Gyngell heads Down Under
Will return as CEO of Nine NetDavid Gyngell is headed back to Australia as CEO of the Nine Network, just 21/2 years after he resigned the position and went on to head Los Angeles-based Granada America.
Nine parent PBL Media announced the move Tuesday, with CEO Ian Law calling Gyngell's return "a critical step in the continuing process of accelerating Nine to a position of market leadership."
Meanwhile, Granada America maintained Tuesday that Gyngell's departure will not impact any of its numerous projects in development. "It's business as usual," a spokesman said. A replacement for Gyngell had not been decided, he added.
Among the projects under Gyngell's watch at Granada America was the Uri Geller- hosted reality series "Phenomenon" for NBC, based on an Israeli format from Keshet Broadcasting"; Food Fight," a reality pilot for ABC; Fox's "Kitchen Nightmares"; and the big budget "Eleventh Hour" ITV thriller that Jerry Bruckheimer is producing/adapting for Warner Bros. "Eleventh Hour" first aired on ITV with Patrick Stewart starring.
Also unaffected by the departure from Granada America is the Brett Ratner-helmed "The Boys From Brazil" film for New Line — the remake rights to which were licensed by Granada, a spokesman confirmed. The original "The Boys From Brazil" starred Laurence Olivier and Gregory Peck in the tale about a plot by Nazis in South America to revive the Third Reich.
Gyngell left Nine in May 2005 after 11 months as CEO, citing "untenable and increasingly unhelpful and multilayered management systems developing between Nine and PBL."
Since then, Nine has had a revolving door of chief executives, including industry veteran Sam Chisholm, game show host Eddie McGuire and the current acting CEO, executive director Jeffrey Browne.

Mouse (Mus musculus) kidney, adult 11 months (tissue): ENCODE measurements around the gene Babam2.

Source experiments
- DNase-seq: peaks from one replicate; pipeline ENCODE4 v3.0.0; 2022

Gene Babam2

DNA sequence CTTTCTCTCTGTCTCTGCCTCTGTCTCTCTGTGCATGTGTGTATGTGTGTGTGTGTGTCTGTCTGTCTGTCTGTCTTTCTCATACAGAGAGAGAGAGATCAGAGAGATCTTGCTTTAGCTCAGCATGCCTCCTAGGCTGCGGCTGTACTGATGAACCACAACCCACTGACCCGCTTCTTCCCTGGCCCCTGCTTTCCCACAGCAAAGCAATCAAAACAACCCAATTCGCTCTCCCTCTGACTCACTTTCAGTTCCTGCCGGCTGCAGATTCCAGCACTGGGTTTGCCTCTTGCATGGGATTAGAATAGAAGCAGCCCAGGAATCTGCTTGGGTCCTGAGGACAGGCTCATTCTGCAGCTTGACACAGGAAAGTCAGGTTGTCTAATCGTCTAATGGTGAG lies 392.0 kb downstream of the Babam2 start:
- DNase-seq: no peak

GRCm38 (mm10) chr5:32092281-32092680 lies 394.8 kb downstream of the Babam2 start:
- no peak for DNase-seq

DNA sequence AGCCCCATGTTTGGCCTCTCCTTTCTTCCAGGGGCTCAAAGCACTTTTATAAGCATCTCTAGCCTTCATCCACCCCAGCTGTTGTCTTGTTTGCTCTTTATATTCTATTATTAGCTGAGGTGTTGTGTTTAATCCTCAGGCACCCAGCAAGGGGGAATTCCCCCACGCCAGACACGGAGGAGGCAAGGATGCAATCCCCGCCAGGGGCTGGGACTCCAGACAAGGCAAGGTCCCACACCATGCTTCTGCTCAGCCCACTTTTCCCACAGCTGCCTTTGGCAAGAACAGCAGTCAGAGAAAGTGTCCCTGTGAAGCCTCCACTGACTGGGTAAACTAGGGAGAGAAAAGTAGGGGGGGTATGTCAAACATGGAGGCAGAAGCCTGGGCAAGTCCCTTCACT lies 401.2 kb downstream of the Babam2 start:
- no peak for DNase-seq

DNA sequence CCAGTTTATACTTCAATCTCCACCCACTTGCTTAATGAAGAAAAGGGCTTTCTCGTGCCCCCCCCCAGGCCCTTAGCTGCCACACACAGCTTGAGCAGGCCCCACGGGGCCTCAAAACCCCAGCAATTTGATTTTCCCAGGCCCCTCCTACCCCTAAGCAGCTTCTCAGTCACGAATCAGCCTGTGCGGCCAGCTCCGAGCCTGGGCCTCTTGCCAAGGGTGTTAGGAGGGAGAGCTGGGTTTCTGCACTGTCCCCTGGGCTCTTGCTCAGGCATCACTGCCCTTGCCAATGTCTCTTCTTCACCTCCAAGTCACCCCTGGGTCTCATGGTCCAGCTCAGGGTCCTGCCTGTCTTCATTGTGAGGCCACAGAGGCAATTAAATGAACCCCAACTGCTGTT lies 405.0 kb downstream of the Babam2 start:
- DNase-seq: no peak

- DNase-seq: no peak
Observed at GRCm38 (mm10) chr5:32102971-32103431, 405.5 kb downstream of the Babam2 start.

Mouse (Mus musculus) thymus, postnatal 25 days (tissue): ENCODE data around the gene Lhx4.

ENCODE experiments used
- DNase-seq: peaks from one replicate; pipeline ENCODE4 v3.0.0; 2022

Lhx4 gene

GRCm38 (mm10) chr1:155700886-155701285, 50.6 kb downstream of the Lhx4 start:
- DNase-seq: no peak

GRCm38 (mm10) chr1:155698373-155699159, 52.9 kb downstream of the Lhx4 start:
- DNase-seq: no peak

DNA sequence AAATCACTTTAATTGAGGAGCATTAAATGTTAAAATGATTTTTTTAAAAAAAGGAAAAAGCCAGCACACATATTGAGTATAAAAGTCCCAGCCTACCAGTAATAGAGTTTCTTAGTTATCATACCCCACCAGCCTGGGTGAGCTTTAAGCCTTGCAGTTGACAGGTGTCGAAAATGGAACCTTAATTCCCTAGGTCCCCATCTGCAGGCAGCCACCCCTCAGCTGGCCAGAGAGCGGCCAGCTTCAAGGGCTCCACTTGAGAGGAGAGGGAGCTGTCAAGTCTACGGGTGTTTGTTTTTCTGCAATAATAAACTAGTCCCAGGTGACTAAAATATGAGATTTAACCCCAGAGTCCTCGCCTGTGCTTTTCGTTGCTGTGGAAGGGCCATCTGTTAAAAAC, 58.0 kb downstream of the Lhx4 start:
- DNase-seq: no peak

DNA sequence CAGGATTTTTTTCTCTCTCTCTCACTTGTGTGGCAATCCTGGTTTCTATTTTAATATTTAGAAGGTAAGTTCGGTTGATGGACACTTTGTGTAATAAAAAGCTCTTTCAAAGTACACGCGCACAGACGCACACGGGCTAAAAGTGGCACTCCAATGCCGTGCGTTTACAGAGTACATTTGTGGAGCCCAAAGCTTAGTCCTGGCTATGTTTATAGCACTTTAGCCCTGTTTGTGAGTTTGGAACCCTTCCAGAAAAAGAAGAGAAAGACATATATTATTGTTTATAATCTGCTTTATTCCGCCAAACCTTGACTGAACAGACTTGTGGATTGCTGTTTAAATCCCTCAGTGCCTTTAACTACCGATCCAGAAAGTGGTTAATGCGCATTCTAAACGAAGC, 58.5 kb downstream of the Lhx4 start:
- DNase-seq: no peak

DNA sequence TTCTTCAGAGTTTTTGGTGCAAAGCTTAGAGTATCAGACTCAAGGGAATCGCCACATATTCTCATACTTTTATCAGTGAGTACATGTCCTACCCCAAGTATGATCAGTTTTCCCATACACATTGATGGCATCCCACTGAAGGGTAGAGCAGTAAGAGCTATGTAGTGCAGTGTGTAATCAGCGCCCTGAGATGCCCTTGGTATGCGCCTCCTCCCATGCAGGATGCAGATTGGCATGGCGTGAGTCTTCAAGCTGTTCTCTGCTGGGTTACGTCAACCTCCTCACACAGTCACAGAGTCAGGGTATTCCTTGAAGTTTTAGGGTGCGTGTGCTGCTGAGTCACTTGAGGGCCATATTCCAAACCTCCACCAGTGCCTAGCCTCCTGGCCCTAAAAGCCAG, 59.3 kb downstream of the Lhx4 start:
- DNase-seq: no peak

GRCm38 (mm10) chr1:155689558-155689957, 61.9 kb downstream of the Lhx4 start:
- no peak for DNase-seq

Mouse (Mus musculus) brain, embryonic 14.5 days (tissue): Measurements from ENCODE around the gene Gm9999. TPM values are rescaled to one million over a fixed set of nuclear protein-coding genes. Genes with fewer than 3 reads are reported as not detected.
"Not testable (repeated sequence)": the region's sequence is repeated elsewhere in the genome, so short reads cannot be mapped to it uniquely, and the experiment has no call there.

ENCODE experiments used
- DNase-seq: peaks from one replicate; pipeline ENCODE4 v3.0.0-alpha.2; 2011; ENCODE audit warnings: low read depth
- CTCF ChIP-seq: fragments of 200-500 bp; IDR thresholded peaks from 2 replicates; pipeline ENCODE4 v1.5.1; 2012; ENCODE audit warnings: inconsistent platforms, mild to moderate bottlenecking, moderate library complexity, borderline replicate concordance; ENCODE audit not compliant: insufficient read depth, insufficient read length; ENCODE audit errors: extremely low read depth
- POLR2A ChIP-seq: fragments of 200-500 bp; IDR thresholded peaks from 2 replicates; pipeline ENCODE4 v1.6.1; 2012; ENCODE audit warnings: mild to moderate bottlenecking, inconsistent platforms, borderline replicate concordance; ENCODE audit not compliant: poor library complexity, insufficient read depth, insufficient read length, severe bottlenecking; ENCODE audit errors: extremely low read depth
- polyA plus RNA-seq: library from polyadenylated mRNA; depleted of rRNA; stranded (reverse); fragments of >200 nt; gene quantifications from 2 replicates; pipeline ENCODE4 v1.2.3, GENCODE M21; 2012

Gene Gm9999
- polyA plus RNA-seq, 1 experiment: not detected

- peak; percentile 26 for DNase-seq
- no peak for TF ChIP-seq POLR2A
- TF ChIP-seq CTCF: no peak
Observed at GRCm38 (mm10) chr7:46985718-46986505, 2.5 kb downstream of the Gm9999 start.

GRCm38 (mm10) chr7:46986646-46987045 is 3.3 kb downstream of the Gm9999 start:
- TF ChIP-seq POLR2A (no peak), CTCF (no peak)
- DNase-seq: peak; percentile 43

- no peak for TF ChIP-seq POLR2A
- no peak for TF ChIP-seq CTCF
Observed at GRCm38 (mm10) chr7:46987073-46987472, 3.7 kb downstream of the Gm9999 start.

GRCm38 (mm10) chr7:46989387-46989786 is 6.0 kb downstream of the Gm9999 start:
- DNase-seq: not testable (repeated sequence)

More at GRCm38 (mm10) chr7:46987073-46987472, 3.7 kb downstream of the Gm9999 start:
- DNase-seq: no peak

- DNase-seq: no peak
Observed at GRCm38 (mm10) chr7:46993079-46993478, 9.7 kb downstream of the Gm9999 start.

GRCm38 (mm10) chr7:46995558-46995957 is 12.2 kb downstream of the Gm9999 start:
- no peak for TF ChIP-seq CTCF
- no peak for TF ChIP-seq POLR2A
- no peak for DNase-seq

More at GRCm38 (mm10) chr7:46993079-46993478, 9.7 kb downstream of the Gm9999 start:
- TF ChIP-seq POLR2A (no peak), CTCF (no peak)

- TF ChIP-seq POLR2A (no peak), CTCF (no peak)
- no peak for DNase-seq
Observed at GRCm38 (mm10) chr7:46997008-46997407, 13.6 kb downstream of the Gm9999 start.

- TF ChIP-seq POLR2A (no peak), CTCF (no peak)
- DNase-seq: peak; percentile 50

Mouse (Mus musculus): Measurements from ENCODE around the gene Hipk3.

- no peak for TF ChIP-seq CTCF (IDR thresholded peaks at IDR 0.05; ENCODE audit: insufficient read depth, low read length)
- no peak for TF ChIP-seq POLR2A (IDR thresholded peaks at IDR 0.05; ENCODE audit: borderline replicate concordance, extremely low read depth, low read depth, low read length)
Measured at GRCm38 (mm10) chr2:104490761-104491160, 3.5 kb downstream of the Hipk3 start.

This year, Nine relinquished its position as the top-rated network in the country to rival Seven, with a resulting dramatic slide in ad revenue share.
At the same time, private equity group CVC Asia Pacific has become majority owner of the network after a corporate restructuring that saw PBL proprietor James Packer sell off the bulk of his media assets to CVC Asia Pacific, netting PBL AUS$3.5 billion ($2.9 billion). PBL's stake in Nine now stands at 25%.
Law said that Gyngell's appointment is part of a "reinvigoration" of Nine.
"David is widely recognized as one of the most experienced and passionate television executives in Australia. He has a unique perspective and great experience in the industry given his decades of tutorship from two of the giants of television — his father, Bruce (who headed Nine and Seven in the 1970s), and Kerry Packer," Law said.
Gyngell said it was a "great time to return home to Nine."
"This network has been my passion," he said. "Everyone who knows me knows that. In the last few years, my time running Granada Television in North America has broadened my experience and made me a better television executive."
In the new management structure, Nine executive director Browne will relocate to Melbourne, retaining his role while taking on the additional job of managing director of Nine's Melbourne station.
Also, former British Sky Broadcasting news exec Ian Cook will return to Nine from Sky News Australia to take up the position of news director.
Law said Nine's rebuilding will also be boosted by a AUS$150 million ($125 million) upgrade of its Sydney and Melbourne stations' facilities and technology.
Nine is seeking new space in those cities and moving to digitize its facilities "to ensure it has state-of-art operations around Australia," Law said.